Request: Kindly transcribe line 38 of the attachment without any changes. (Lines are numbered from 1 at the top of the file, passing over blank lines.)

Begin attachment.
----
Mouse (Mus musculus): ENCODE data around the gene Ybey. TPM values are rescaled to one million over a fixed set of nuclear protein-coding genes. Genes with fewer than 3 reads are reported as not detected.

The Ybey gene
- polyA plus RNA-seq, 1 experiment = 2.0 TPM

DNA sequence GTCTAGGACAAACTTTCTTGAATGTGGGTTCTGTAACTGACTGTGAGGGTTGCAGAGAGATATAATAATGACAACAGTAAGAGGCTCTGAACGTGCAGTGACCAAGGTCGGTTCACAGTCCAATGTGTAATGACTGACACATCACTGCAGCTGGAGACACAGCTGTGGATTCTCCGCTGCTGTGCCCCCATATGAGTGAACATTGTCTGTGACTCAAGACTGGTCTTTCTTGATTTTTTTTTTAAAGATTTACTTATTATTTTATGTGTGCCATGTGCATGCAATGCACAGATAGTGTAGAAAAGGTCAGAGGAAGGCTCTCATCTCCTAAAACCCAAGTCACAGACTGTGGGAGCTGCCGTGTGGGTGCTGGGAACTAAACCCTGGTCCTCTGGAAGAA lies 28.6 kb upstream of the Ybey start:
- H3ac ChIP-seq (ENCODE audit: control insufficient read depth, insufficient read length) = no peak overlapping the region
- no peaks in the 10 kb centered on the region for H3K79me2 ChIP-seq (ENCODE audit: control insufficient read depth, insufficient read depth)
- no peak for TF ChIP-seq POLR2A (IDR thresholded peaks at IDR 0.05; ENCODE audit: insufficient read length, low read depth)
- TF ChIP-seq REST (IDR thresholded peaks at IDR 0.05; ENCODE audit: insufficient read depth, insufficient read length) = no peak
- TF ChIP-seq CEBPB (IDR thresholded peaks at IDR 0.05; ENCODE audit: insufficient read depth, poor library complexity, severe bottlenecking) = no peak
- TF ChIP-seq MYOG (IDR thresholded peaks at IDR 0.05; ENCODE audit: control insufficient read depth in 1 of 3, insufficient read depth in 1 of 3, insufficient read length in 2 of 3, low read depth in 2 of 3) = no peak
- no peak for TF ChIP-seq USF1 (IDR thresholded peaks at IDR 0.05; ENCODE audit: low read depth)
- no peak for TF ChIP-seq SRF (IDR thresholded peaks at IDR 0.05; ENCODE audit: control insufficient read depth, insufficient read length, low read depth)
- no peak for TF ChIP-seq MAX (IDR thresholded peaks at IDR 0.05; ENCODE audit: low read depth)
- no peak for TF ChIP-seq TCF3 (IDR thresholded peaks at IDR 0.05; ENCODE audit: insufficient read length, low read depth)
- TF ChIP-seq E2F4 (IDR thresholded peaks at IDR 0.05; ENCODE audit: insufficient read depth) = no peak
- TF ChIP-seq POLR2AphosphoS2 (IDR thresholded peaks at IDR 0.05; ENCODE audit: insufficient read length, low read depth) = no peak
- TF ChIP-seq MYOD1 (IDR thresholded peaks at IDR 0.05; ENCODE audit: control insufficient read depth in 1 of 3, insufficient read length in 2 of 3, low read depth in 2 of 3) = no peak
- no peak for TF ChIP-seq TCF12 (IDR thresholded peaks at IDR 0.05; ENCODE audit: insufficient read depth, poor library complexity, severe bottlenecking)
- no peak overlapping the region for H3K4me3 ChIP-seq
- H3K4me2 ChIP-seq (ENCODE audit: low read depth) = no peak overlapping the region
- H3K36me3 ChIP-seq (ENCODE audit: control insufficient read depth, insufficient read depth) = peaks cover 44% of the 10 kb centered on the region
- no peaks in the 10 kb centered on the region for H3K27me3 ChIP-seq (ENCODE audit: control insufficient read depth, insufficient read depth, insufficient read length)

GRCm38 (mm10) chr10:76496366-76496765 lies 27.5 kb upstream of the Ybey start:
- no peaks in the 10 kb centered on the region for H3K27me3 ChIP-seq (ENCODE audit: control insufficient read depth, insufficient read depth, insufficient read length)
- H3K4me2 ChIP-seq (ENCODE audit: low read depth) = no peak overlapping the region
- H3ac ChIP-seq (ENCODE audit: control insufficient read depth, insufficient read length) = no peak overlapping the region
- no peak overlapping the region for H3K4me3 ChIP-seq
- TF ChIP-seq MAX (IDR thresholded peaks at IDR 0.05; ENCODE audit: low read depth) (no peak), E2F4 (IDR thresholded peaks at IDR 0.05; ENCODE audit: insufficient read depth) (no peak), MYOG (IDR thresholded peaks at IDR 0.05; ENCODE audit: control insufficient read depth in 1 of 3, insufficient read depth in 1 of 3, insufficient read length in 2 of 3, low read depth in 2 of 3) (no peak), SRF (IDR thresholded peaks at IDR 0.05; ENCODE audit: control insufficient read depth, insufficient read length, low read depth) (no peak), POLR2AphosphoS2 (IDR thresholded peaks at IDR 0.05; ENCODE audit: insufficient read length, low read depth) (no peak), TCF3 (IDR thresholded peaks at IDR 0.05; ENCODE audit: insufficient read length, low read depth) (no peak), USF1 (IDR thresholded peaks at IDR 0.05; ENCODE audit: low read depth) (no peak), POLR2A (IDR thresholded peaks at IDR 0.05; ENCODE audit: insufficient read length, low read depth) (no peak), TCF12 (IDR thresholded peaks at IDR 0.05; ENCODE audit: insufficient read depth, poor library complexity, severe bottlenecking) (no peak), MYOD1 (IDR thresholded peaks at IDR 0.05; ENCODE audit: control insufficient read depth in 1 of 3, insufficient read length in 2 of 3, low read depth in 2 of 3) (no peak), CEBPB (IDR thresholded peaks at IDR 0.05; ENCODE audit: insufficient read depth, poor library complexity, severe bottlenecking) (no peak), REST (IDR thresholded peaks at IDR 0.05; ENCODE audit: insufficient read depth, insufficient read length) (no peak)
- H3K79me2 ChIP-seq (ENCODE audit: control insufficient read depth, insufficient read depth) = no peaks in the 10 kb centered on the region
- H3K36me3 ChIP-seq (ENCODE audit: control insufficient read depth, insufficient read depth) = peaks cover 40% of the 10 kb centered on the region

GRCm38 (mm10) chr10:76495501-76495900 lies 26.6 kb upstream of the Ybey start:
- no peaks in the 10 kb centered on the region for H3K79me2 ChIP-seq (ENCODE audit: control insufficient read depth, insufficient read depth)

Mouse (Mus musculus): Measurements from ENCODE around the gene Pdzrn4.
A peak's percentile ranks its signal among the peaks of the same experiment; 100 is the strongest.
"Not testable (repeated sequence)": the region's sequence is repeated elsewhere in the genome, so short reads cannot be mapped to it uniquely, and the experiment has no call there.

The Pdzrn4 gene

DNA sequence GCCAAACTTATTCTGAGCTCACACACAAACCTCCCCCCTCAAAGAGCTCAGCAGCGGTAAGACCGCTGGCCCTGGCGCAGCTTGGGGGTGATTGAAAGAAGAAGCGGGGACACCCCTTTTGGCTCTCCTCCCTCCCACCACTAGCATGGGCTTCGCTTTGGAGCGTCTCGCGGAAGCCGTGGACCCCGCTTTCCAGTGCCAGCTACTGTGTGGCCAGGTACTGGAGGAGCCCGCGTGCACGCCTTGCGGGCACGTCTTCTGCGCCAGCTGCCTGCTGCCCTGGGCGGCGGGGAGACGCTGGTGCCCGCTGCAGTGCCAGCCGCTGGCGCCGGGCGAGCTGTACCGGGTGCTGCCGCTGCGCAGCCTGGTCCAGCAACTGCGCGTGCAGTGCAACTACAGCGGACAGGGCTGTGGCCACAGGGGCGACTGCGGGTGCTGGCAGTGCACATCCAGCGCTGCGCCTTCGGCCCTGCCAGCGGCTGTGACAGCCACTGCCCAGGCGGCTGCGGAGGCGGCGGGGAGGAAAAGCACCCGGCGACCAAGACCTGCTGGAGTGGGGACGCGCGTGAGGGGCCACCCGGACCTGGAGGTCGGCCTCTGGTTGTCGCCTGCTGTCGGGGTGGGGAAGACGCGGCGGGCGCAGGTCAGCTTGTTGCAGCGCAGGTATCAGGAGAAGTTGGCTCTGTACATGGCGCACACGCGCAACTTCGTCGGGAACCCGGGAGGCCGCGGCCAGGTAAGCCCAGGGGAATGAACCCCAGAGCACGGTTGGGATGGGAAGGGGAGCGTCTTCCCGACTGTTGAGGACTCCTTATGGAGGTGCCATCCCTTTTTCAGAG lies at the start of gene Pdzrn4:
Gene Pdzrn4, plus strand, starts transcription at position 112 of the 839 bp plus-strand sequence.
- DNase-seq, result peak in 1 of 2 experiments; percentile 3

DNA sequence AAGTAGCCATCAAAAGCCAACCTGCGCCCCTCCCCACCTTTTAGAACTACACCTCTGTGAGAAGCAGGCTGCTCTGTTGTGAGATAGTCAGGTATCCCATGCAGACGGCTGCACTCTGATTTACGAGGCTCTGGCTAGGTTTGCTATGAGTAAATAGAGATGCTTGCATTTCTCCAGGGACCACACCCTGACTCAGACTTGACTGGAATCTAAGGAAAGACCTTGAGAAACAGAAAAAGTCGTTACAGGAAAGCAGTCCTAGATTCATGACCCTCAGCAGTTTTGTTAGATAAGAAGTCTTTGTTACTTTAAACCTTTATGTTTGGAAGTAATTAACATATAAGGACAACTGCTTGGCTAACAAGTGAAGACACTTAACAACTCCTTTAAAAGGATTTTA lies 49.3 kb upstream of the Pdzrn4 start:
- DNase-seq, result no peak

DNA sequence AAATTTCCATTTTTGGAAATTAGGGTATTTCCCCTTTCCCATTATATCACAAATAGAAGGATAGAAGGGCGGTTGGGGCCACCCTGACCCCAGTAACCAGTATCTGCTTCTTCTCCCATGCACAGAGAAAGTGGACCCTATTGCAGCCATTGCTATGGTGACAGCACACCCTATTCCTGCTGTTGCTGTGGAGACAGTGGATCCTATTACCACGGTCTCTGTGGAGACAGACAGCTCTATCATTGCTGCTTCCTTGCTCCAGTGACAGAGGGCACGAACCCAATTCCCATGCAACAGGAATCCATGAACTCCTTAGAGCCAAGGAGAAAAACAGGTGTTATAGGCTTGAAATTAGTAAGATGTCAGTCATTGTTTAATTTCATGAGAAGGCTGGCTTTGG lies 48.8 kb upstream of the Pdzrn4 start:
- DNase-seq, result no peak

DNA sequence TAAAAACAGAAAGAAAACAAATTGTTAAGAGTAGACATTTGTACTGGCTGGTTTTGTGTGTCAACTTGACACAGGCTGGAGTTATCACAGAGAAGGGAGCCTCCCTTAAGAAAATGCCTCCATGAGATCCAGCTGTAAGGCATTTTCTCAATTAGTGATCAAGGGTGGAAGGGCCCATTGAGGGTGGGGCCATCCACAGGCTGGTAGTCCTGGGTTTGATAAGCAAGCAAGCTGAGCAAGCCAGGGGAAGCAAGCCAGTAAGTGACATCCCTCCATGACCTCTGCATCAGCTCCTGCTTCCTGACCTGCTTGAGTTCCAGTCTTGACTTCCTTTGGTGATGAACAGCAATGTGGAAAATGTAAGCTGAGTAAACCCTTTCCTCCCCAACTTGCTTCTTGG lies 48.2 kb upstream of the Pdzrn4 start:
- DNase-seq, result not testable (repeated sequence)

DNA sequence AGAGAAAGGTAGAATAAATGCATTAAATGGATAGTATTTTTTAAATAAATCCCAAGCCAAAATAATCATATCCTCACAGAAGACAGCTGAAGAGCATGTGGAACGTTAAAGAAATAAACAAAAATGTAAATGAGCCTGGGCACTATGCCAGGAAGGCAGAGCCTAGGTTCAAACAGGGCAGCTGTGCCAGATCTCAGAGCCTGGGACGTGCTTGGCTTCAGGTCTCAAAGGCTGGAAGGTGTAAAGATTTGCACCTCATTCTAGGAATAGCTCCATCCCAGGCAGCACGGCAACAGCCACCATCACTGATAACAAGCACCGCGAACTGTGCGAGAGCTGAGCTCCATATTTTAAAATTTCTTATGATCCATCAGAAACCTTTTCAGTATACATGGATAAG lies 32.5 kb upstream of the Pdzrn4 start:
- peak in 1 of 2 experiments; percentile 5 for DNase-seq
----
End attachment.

Gene Pdzrn4, plus strand, starts transcription at position 112 of the 839 bp plus-strand sequence.